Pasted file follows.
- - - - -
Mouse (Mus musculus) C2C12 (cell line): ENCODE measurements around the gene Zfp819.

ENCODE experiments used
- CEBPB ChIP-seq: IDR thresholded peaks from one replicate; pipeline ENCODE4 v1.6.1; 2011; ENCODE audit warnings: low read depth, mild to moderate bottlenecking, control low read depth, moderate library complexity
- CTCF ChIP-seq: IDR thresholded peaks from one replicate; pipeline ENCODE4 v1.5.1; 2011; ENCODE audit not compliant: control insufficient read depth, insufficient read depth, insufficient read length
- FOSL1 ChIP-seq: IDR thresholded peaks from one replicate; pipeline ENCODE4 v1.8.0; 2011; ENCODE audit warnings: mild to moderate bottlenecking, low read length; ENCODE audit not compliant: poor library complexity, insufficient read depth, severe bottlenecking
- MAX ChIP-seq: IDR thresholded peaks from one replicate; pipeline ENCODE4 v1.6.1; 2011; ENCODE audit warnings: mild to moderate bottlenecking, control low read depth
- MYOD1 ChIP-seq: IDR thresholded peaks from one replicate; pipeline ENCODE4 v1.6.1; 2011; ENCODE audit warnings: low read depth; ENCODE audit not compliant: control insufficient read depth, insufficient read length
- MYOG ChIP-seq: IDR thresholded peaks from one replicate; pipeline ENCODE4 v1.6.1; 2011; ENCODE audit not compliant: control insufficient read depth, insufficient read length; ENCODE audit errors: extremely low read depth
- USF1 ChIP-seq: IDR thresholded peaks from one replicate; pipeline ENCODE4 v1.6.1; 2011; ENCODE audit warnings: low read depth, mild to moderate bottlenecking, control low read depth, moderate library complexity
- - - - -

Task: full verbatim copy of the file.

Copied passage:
Mouse (Mus musculus) C2C12 (cell line): ENCODE measurements around the gene Zfp819.

ENCODE experiments used
- CEBPB ChIP-seq: IDR thresholded peaks from one replicate; pipeline ENCODE4 v1.6.1; 2011; ENCODE audit warnings: low read depth, mild to moderate bottlenecking, control low read depth, moderate library complexity
- CTCF ChIP-seq: IDR thresholded peaks from one replicate; pipeline ENCODE4 v1.5.1; 2011; ENCODE audit not compliant: control insufficient read depth, insufficient read depth, insufficient read length
- FOSL1 ChIP-seq: IDR thresholded peaks from one replicate; pipeline ENCODE4 v1.8.0; 2011; ENCODE audit warnings: mild to moderate bottlenecking, low read length; ENCODE audit not compliant: poor library complexity, insufficient read depth, severe bottlenecking
- MAX ChIP-seq: IDR thresholded peaks from one replicate; pipeline ENCODE4 v1.6.1; 2011; ENCODE audit warnings: mild to moderate bottlenecking, control low read depth
- MYOD1 ChIP-seq: IDR thresholded peaks from one replicate; pipeline ENCODE4 v1.6.1; 2011; ENCODE audit warnings: low read depth; ENCODE audit not compliant: control insufficient read depth, insufficient read length
- MYOG ChIP-seq: IDR thresholded peaks from one replicate; pipeline ENCODE4 v1.6.1; 2011; ENCODE audit not compliant: control insufficient read depth, insufficient read length; ENCODE audit errors: extremely low read depth
- USF1 ChIP-seq: IDR thresholded peaks from one replicate; pipeline ENCODE4 v1.6.1; 2011; ENCODE audit warnings: low read depth, mild to moderate bottlenecking, control low read depth, moderate library complexity